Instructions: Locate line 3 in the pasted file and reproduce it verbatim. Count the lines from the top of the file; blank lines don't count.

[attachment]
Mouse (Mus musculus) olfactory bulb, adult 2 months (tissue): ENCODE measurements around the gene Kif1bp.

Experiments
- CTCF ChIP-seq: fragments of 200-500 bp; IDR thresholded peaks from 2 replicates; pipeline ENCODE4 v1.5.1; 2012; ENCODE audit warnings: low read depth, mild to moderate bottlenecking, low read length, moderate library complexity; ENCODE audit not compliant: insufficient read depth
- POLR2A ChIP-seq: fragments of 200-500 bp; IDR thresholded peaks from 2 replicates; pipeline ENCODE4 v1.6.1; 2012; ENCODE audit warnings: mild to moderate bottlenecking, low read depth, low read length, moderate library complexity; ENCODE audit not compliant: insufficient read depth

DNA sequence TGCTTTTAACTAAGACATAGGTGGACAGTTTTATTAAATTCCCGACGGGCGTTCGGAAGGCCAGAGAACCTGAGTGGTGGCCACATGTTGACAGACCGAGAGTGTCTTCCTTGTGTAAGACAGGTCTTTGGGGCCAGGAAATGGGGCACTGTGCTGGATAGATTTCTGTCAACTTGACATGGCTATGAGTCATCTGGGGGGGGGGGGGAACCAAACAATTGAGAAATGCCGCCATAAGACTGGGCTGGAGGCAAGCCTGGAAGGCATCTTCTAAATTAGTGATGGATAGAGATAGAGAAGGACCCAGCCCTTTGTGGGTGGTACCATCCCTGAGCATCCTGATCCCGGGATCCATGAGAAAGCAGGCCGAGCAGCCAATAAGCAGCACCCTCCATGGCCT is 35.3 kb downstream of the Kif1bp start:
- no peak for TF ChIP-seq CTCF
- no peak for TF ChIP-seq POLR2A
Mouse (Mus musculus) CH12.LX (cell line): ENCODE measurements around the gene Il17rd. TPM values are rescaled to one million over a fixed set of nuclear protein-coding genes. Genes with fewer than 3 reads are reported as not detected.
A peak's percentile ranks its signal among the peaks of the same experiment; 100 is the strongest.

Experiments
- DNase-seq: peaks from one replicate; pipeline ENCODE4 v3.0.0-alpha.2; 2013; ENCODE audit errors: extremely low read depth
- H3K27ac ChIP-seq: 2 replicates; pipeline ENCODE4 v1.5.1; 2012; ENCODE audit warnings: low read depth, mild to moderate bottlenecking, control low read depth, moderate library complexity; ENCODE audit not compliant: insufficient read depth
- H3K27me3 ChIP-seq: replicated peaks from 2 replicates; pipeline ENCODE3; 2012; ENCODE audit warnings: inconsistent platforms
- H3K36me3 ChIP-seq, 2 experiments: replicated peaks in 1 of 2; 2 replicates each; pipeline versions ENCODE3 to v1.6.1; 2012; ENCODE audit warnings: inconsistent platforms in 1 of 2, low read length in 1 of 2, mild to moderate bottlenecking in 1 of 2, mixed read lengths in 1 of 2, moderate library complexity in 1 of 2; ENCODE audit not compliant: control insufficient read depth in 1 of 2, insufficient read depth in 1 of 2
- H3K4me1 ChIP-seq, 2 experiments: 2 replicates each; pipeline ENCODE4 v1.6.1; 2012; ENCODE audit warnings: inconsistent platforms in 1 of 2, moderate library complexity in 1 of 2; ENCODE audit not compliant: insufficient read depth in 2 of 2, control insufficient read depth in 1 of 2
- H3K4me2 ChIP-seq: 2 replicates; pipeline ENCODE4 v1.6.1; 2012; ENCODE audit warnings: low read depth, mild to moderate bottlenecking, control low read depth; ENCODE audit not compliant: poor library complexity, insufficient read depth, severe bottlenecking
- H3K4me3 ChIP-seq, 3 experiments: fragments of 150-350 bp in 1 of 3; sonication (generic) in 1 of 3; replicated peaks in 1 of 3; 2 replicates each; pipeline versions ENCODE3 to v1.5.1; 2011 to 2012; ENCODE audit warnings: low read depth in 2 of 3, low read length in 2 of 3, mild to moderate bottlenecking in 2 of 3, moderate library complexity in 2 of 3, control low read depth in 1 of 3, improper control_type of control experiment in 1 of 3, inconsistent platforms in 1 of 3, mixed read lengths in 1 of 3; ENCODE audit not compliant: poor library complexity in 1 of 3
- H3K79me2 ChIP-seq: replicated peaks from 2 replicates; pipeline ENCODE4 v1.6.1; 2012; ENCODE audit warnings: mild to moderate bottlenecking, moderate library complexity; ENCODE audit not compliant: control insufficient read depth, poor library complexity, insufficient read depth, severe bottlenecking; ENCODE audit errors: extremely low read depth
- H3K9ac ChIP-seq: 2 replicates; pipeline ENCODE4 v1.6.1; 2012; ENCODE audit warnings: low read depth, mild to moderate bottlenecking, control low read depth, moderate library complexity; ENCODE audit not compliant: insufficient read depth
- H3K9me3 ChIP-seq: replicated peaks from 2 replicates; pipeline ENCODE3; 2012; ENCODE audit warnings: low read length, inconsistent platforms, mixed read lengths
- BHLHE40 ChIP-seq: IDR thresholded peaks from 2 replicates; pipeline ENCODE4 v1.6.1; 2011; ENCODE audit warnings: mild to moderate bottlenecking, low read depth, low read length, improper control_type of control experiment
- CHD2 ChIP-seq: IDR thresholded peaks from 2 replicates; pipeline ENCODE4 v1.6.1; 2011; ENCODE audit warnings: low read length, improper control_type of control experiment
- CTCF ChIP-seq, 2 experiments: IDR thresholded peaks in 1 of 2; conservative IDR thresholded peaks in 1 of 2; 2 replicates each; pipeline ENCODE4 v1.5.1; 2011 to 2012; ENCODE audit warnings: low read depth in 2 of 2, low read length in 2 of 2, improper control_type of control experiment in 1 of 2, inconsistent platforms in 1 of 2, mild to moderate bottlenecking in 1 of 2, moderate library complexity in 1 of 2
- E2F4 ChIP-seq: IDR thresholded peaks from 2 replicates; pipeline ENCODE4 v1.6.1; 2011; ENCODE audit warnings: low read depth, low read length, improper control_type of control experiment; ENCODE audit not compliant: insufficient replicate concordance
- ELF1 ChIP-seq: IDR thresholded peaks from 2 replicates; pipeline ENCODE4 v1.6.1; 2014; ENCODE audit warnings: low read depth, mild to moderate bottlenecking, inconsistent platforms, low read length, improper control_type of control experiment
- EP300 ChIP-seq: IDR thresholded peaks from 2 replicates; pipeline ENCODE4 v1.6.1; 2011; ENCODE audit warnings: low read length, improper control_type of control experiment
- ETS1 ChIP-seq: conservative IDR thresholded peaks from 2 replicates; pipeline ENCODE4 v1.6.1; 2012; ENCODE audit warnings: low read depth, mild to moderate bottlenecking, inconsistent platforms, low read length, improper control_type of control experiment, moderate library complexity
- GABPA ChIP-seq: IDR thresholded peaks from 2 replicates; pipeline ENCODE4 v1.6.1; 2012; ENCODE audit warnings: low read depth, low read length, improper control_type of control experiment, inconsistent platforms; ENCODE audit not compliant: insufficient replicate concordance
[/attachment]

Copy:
- CTCF ChIP-seq: fragments of 200-500 bp; IDR thresholded peaks from 2 replicates; pipeline ENCODE4 v1.5.1; 2012; ENCODE audit warnings: low read depth, mild to moderate bottlenecking, low read length, moderate library complexity; ENCODE audit not compliant: insufficient read depth